Other opinions: Some Poskim rule there is no additional leniency on Nidche. [See M”A 559:11 in the name of Kneses Hagedola; Yaavetz; See Zecher David 54]
 Divrei Malkiel ibid
 The reason: As we rule that on Tishe Beav Nidche a Baal Bris does not need to fast [Michaber 559:9], hence proving that Nidche has a more lenient status, and certainly we can be lenient in a case of illness. [Shvus Yaakov ibid]
 M”A 554:9; Shvus Yaakov ibid; P”M 554 A.A. 9; Shevet Halevi ibid
Other opinions: Some Poskim rule a Yoledes is obligated to fast once she is after seven days from birth even on Tisha Beav Nidche. [M”A 554:9 in name of Rashal in Teshuvah]
 Setimas Haposkim who record Shvus Yaakov ibid; Nitei Gavriel ibid footnote 4, see there in length, unlike the possible understanding from Shvus Yaakov ibid
 Tzemach Tzedek O.C. 108:110; Divrei Nechmia 42; Sefer Haminhagim p. 92 [English] regarding all four fasts and in footnote 342 even regarding Taanis Esther; Halachos Ketanos 2:100; Mahrahm Shick 289; Shaiy Lamorah 4; Marcheshes 1:14; Biur Halacha 554 “Bemakom” in name of Pischeiy Olam
 Chida in Machazik Bracha, brought in Kaf Hachaim 554:31; Mahrahm Shick 290; Avnei Nezer 540; Aruch Hashulchan 554:7
 Shevet Halevi 4:56; Kinyan Torah 1:118; Tzitzi Eliezer 10:25-16; Shraga Hameir 1:59; Piskeiy Teshuvos 554:9; Hiskashrus 889 that so he received from several Rabbanei Anash, despite the ruling in Sefer Haminhagim ibid
Some suggest the entire reason behind the Shiurim recorded in the previous Poskim who are stringent is order to also gain the advantage of being considered to have fasted, and hence be able to count for a Minyan for Kerias Hatorah, and saying Aneinu and the like, however not that one is required to follow these Shiurim. [See Hiskashrus ibid; Piskeiy Teshuvos ibid and 566:6; Marcheshes ibid]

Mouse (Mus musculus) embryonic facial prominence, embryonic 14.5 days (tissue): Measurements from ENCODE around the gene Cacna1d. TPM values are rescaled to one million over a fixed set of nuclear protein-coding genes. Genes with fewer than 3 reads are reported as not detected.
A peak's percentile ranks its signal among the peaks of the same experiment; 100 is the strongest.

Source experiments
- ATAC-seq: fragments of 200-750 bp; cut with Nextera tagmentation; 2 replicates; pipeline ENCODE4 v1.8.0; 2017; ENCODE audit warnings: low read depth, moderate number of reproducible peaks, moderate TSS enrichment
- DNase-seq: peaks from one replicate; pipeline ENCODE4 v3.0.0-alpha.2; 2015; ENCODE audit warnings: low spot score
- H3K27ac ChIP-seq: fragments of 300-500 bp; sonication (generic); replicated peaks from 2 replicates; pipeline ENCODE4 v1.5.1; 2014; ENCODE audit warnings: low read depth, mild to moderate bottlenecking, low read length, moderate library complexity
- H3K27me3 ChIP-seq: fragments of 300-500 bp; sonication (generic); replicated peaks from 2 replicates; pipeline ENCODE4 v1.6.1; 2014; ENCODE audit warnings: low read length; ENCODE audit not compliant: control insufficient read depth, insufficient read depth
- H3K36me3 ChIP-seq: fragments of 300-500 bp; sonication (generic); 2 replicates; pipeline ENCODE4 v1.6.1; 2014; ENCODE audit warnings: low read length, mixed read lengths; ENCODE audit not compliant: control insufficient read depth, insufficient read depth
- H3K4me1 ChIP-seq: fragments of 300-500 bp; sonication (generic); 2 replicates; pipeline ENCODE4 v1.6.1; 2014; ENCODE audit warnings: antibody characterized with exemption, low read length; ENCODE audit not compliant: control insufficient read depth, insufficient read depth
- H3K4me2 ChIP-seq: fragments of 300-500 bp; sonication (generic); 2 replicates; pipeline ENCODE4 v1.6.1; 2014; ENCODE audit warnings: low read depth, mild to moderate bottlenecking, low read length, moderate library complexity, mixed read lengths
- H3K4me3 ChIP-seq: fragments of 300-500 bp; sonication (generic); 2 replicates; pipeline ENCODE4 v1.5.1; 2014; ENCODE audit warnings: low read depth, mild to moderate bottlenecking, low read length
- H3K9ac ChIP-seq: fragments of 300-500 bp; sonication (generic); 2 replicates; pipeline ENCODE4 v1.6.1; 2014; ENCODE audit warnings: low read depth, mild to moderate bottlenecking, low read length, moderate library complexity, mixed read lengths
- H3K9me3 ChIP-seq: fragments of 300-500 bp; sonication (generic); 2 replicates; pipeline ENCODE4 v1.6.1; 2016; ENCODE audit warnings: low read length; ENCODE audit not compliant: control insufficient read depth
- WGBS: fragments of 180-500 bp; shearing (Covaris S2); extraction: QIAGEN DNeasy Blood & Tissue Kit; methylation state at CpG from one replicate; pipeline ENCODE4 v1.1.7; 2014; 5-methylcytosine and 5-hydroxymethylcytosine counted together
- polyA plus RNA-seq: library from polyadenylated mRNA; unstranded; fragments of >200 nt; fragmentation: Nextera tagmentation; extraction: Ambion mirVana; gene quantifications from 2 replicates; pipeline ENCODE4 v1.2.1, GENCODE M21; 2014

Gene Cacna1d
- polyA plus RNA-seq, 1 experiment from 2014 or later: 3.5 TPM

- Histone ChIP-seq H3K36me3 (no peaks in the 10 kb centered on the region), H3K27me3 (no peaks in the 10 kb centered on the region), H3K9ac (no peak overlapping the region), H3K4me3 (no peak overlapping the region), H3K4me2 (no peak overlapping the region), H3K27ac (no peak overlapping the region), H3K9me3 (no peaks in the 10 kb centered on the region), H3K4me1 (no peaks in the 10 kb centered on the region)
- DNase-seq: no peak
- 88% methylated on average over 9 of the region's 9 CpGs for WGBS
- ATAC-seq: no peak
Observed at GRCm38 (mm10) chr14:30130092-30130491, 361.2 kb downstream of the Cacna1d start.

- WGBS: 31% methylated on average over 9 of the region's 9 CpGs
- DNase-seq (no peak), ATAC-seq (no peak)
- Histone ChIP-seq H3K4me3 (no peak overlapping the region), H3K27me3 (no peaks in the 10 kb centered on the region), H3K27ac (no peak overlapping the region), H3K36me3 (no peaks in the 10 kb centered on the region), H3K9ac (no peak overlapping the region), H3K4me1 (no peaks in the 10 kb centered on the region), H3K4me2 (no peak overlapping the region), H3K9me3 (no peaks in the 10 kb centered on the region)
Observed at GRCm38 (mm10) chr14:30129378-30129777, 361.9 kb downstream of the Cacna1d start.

Ritva Taanis; Peri Hadamah 4:41; M”A 550:5; Kesones Yosef 5; Beis Yehuda 31; Birkeiy Yosef 549:2; Kaf Hachaim 549:9
The reason: As the mourning of the public differs the Holiday of an individual. [Ritva ibid]
Other Poskim: Some Poskim are lenient in this matter and rule a Chasan is not required to fast, as his Yom Tov is greater than the Yom Tov of Mila and hence pushes off Aveilus. [Beis David 476 brought in Kaf Hachaim ibid]
 M”A 559:11 in name of Kneses Hagedola; brought in Shaareiy Tziyon 559:34
 Shaareiy Tziyon 559:34 in name of Beis Yehuda brought in Pischeiy Teshuvah
 Ashel Avraham 686 Mahadurah Tinyana
 See Sdei Chemed Mareches Yom Kippur 1:10 for an full analysis on this subject; Viheishiv Moshe 16 writes that this is dependent on the dispute between the Ridbaz and Chacham Tzvi brought in Beir Heiytiv 90:11 regarding a prisoner who has ability to Daven today with a Minyan or to choose to Daven on R”H with a Minyan.
 Lehoros Nasan 8:34
 Halachos Ketanos 1:290; Ohel Moshe ibid; Beir Moshe 8:34 that the world is accustomed to be lenient; Piskeiy Teshuvos 603:1
 Beir Moshe 8:34
 Piskeiy Teshuvos 549:1
 Admur 611:9; Rama 612:10
Other opinions: Some Poskim rule it is forbidden to touch food unnecessarily during a fast day, lest one come to eat the food. [P”M 612 M”Z 10 based on Taz 612:8 and M”A 612:6; Kaf Hachaim 612:56]
 The reason: As since one refrains from eating any food that entire day, he will not come to accidently eat the food that he touches, unlike the law of Chametz on Pesach. [Admur ibid]
Making food: The above law in 611:9 is regarding touching food, however in 611:7 and 9 Admur rules regarding Yom Kippur that one may not make food lest he come to eat it. Vetzaruch Iyun if this stringency applies during the four fasts, as learns the P”M ibid. Practically the custom is to be lenient.